I am a resident of Illinois. SOUTHERN ILLINOIS! I am located a half hour north of Carbondale. Down here pretty much everyone is considered rural and in our day to day lives guns are a very big part. Illinois is the only state in the union without a CCW program on the books. We are also the only state to require residents to have a FOID(Firearm Owners Identification) card as well. Right now in the state a lot of counties are voting on their own CCW programs. Whether this will circumvent the state law or not is yet to be seen. The Chicago political machine controls 99% of the political decisions that go on in this state. Which is unfortunate for the rest of the state. We will have another CCW vote up on the Hill this year. Last year we missed it by 2 votes. The reason for that is we need a super majority vote this time because Pat Quinn said he would veto any CCW bill that passed, which he can’t do if we get the super majority vote. Just some info for you.

  9. On the CCW, Hawaii is a may issue state. They just don’t issue any permits. No one here can legally carry except police and federal law enforcement. Honolulu Chief of police issues the yay or ney. The chief is appointed by the mayor, not elected.

    So yes, Hawaii has CCW laws on the book. However no one has a permit. You tell me if Hawaii is a CCW state or not. HAHA!

  10. Jack,

    Regarding the 401Ks and money market options – my wife and I have three plans between us. Mine is a private company of about 250 people, and I currently work there now. Her’s are from past employers – each company still has thousands of employees, even after recent layoffs at each. All places are in DFW. I have no ticker symbols to send you, which is why I’m commenting here. The plans are run through Principal, Fidelity and Vangaurd.

    In our plans we both have items classified as what would appear to be money market funds. But, the big picture is that almost all options are on average 75% US bonds, 20% other, and 5% real estate – or something in that ballpark. (No cash in any of them.) The only outliers are one fund that is mostly non-US bonds and another that is 100% commercial real estate. Finally, I can’t even see details of what makes up these bonds beyond “the top 10 investments”, which obviously include US Treasuries.

    Overall I believe you’re onto something here. I moved all our allocations into bonds and real estate a while back, which is what’s doing the best. I also stopped contributing to my 401K a long time ago so we could pay off our debt. The house and my car are all that’s left, and I’m not trying to pay those off faster than what’s required. Instead, what would have gone into retirement gets automatically drafted out of my account and goes to a savings account at ING. That’s about the best option we have. Gotta have that cash if something bad happens, such as a layoff since we’re a one income household.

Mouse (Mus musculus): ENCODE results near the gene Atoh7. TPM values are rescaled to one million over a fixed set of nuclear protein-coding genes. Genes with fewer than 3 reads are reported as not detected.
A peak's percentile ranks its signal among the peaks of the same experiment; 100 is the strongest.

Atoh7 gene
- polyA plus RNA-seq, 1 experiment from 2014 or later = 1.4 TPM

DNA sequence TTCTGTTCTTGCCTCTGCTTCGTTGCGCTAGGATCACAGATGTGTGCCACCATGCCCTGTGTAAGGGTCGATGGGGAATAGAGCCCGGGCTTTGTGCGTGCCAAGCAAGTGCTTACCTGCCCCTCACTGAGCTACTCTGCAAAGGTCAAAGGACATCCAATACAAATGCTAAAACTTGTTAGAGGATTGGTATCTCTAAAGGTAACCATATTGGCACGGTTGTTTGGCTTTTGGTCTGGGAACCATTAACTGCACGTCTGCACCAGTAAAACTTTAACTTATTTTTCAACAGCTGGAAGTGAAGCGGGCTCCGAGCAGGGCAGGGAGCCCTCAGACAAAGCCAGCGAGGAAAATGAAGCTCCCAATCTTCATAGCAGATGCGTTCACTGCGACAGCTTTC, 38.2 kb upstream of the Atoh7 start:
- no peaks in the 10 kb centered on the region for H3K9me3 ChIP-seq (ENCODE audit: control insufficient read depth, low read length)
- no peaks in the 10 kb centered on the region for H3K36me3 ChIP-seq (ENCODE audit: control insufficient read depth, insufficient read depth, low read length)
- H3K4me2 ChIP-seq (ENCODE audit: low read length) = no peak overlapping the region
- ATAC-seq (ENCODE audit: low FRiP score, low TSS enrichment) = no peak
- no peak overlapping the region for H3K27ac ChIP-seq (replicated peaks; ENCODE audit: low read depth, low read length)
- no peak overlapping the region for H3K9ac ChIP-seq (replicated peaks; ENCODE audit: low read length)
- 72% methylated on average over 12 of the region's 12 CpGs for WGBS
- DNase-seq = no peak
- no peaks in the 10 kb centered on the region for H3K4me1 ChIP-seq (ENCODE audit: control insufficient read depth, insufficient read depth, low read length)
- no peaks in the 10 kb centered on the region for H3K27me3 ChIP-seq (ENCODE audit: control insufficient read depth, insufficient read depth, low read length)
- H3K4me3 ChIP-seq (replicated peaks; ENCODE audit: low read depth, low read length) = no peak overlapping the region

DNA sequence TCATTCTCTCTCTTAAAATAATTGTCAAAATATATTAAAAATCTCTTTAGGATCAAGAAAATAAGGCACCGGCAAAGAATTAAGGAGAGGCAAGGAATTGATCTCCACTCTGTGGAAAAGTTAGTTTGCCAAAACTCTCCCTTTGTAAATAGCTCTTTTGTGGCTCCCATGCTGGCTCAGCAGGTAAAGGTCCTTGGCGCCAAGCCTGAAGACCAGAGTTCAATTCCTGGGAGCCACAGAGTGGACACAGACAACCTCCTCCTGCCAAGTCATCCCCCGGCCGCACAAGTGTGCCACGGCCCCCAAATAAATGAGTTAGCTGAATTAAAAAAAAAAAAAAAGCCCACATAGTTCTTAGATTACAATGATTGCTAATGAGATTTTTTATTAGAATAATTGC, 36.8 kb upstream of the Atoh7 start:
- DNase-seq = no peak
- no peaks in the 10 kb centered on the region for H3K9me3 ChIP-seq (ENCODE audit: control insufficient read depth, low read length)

Oh, and obviously I have a small percentage that I allocate from each paycheck for anything prepper related, whether it be food storage, “personal safety items”, water storage, extra toiletries, silver, cash on hand, whatever.

    Thanks for the great episode.

    • Thanks for sharing. My thought is you might want to consider spreading the money going into the ING account out around several banks/credit unions – if ING goes belly up or they pull a MF Global/Corzine and your money is mysteriously gone/lost, you’re screwed.

  11. Jack,

    I work for a medium size company, a few hundred people I guess here in the Boston area. I thought I was all done with 401k stuff as I have no interest in any of that anymore but we are required to sign up for one if we want to participate in profit sharing. If we get a bonus for the year do to profit sharing or what not, that money goes into the 401k so I had to sign up for the 401k to get that. I think I allocated it into CD’s but i can’t remember. They just sent me a big wad of paper explaining the whole thing including fees and all but I just filed it away in my big box full of records.